The city is best known as the home of Fort McHenry, whose bombardment by the British inspired attorney Francis Scott Key to write “The Star Spangled Banner.” We didn’t get to see that site, but we did see Federal Hill, which is nearby and has an enormous Stars and Stripes flying atop it. Explaining what the words to Key’s composition meant, in that place, was an experience I’ll always treasure.

We spent some time at Baltimore’s Inner Harbor, before heading in the direction of the Orioles’ Stadium, commonly known as Camden Yards (although the official name is something like “Orioles Ballpark at Camden Yards.”) On our way, just a few blocks from the ballpark, is a house located at 216 Emory Street, which now serves as the Babe Ruth Birthplace and Museum. Yes, Babe Ruth was born just a few blocks away from where Camden Yards now stands.

The house itself was a window into a world that doesn’t exist anymore, but it allowed me to tell the story of George Herman Ruth to my two young daughters. Whether they enjoyed it or not, I sure enjoyed telling it. And, as an added bonus, I picked up some vintage Topps “wax packs” baseball cards in the gift shop on my way out. Old habits die hard, I suppose.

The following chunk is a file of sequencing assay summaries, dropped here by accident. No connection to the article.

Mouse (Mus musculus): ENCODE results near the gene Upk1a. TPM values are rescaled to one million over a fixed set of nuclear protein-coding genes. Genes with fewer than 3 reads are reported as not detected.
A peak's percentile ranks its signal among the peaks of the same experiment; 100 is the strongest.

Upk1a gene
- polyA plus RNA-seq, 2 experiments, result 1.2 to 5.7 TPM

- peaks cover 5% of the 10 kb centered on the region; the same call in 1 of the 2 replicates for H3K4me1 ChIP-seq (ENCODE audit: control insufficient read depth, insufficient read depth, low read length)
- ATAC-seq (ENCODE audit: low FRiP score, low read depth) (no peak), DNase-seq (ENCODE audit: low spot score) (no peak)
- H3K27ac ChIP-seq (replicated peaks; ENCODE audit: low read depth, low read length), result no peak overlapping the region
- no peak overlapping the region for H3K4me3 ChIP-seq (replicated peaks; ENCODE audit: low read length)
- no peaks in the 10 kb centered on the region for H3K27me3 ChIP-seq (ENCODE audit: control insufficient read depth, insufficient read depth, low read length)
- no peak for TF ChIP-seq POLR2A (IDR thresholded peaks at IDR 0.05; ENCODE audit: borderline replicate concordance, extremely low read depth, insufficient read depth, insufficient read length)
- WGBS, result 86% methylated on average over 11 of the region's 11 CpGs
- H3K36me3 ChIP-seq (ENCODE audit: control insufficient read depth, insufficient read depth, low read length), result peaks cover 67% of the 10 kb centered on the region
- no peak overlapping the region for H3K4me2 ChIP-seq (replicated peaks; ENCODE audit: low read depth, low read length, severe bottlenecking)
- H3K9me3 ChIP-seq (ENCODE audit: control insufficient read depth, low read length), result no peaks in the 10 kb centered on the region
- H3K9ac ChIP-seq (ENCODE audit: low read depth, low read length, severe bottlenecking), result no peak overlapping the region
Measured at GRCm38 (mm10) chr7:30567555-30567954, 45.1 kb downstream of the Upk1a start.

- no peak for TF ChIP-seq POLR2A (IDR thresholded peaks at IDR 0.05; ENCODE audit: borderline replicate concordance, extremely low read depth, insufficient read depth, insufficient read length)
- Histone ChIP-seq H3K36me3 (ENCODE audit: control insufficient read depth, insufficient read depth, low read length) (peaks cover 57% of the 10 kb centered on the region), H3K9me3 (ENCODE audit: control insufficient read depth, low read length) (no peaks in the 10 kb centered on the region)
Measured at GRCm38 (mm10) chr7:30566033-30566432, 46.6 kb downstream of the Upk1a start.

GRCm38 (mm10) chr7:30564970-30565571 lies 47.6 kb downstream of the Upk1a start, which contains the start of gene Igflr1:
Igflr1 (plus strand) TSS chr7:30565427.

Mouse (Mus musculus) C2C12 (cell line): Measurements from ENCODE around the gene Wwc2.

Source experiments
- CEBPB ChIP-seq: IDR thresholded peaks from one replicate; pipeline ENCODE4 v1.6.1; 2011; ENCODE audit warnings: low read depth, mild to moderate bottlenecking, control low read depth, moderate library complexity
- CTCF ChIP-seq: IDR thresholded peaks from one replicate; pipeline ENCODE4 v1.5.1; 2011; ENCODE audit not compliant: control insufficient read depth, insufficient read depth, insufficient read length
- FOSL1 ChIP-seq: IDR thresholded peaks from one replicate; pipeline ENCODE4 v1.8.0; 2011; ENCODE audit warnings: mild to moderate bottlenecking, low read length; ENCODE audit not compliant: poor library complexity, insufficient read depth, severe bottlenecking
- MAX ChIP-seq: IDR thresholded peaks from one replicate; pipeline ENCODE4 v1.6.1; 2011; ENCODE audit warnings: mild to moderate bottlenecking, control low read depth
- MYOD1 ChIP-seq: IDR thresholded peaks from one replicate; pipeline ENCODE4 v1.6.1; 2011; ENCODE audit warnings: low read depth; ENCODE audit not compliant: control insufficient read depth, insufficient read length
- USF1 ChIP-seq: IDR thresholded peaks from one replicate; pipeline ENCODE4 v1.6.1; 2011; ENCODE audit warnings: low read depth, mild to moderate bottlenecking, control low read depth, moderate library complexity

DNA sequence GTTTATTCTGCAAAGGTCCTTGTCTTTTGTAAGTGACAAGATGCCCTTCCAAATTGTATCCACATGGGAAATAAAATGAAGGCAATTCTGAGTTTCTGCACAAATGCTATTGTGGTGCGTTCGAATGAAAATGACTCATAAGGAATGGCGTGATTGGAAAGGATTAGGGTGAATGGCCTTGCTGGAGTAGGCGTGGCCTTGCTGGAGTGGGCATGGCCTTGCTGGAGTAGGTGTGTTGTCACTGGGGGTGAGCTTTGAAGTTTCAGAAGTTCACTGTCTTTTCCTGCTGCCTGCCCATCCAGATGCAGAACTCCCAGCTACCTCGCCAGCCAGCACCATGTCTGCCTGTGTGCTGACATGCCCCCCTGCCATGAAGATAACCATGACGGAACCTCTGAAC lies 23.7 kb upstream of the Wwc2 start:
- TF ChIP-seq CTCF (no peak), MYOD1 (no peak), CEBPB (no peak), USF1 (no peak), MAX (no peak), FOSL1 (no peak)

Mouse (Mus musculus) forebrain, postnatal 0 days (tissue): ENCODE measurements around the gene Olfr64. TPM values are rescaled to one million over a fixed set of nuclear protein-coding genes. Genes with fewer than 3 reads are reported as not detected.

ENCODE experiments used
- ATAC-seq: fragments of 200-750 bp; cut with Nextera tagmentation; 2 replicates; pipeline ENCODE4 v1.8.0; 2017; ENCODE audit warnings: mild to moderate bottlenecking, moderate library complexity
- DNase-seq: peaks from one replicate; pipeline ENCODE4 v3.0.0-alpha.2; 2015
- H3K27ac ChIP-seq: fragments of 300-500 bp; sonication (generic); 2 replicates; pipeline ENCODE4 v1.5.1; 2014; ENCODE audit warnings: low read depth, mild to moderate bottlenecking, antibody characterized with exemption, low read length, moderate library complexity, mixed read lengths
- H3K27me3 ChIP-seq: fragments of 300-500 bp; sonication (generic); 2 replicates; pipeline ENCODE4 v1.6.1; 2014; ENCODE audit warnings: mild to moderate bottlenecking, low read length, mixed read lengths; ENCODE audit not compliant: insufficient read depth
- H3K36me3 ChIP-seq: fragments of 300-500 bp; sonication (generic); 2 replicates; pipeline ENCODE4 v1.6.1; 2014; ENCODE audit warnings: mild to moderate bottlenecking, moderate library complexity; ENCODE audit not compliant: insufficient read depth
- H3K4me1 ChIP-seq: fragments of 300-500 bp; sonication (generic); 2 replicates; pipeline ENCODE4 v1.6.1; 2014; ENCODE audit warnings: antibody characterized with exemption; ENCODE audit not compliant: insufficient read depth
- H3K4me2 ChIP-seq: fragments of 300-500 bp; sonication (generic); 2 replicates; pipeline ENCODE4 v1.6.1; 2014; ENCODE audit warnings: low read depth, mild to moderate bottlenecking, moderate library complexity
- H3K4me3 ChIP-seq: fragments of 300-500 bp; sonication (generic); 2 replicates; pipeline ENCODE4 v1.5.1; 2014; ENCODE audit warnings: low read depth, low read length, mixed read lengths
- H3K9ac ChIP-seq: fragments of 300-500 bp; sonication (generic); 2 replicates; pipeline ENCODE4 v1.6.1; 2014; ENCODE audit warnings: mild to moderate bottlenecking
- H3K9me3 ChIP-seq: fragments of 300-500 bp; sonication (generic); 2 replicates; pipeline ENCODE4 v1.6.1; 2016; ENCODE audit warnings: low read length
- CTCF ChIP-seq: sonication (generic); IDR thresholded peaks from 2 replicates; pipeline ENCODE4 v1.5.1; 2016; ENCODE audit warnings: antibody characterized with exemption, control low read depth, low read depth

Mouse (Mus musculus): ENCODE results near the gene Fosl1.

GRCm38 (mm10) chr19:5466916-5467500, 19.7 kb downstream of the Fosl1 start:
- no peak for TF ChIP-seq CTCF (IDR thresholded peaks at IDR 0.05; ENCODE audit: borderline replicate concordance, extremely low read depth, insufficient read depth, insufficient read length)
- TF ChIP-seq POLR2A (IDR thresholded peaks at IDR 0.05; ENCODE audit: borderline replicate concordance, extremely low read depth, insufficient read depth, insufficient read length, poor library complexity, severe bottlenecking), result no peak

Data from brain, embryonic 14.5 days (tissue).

We went to the game on a wonderful spring evening and sat in the bleachers, just about where Nolan Reimold’s ground rule double bounced into the stands last night. The game I was at ended in dramatic fashion, with a catch on the warning track to preserve a one-run Orioles’ victory. (The final score of the game escapes me at the moment, but the one-run margin is enough to know).

As we gathered our things and left the stadium on Eutaw Street (which is the concourse area beneath the large warehouse out past the right field wall) I stopped at a large statue of a young Ruth, named “Babe’s Dream.” I found it strange that he would have a statue in Baltimore, since he was known for playing in New York and Boston instead. I then realized that by putting the statue up as they did, the city of Baltimore was claiming Ruth as its own. Larry Bird–to give a modern example–played professionally in Boston, but he still calls himself the “hick from French Lick (Indiana)” and is affiliated with Indiana’s basketball franchise, not Boston’s. It all made sense to me on that night.

So if there ever was anything to this “Curse of the Bambino” thing–and I’m not saying I know it one way or the other–isn’t it strange that last night’s Boston collapse happened in the shadows of this statue of Ruth? Nobody seems to have pointed this out, and it’s probably just a coincidence, anyway, but Ruth’s hometown didn’t seem very hospitable to the Red Sox last night.

Trying to find something that explains the inexplicable can lead you down some silly paths sometimes. But last night was so strange, so otherworldly, that it’s not outlandish to think that Ruth, or the spirit of Ruth, was somehow involved with last night’s outcome. At the very least, I can imagine young George Herman getting a good laugh out of it.

Midnight in Baltimore